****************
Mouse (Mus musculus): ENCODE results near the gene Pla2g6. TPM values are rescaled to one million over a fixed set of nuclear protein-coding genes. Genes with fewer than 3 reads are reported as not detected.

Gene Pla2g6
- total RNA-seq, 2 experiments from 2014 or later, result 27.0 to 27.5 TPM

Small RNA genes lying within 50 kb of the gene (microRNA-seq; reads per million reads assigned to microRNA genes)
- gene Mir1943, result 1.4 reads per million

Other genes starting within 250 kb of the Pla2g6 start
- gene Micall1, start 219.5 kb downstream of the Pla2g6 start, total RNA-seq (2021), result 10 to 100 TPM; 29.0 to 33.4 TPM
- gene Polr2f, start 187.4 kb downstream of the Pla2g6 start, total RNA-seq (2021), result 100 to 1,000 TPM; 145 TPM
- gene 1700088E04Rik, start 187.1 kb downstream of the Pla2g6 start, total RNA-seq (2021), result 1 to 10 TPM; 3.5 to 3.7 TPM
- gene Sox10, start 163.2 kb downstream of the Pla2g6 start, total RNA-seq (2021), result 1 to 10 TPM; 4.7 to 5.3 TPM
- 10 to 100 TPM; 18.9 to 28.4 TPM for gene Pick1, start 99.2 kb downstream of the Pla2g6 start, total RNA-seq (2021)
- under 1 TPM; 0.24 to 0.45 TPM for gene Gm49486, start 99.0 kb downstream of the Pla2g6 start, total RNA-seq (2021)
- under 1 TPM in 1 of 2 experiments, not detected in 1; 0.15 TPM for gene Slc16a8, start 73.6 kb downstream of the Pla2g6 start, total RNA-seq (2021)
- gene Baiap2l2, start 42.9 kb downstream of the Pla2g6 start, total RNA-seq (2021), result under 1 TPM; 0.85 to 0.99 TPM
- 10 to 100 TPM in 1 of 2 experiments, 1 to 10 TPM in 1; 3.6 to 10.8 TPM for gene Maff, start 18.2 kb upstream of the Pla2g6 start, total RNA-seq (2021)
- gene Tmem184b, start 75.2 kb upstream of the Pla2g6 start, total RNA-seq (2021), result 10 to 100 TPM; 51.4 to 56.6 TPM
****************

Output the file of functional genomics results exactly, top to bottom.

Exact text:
Mouse (Mus musculus): ENCODE results near the gene Pla2g6. TPM values are rescaled to one million over a fixed set of nuclear protein-coding genes. Genes with fewer than 3 reads are reported as not detected.

Gene Pla2g6
- total RNA-seq, 2 experiments from 2014 or later, result 27.0 to 27.5 TPM

Small RNA genes lying within 50 kb of the gene (microRNA-seq; reads per million reads assigned to microRNA genes)
- gene Mir1943, result 1.4 reads per million

Other genes starting within 250 kb of the Pla2g6 start
- gene Micall1, start 219.5 kb downstream of the Pla2g6 start, total RNA-seq (2021), result 10 to 100 TPM; 29.0 to 33.4 TPM
- gene Polr2f, start 187.4 kb downstream of the Pla2g6 start, total RNA-seq (2021), result 100 to 1,000 TPM; 145 TPM
- gene 1700088E04Rik, start 187.1 kb downstream of the Pla2g6 start, total RNA-seq (2021), result 1 to 10 TPM; 3.5 to 3.7 TPM
- gene Sox10, start 163.2 kb downstream of the Pla2g6 start, total RNA-seq (2021), result 1 to 10 TPM; 4.7 to 5.3 TPM
- 10 to 100 TPM; 18.9 to 28.4 TPM for gene Pick1, start 99.2 kb downstream of the Pla2g6 start, total RNA-seq (2021)
- under 1 TPM; 0.24 to 0.45 TPM for gene Gm49486, start 99.0 kb downstream of the Pla2g6 start, total RNA-seq (2021)
- under 1 TPM in 1 of 2 experiments, not detected in 1; 0.15 TPM for gene Slc16a8, start 73.6 kb downstream of the Pla2g6 start, total RNA-seq (2021)
- gene Baiap2l2, start 42.9 kb downstream of the Pla2g6 start, total RNA-seq (2021), result under 1 TPM; 0.85 to 0.99 TPM
- 10 to 100 TPM in 1 of 2 experiments, 1 to 10 TPM in 1; 3.6 to 10.8 TPM for gene Maff, start 18.2 kb upstream of the Pla2g6 start, total RNA-seq (2021)
- gene Tmem184b, start 75.2 kb upstream of the Pla2g6 start, total RNA-seq (2021), result 10 to 100 TPM; 51.4 to 56.6 TPM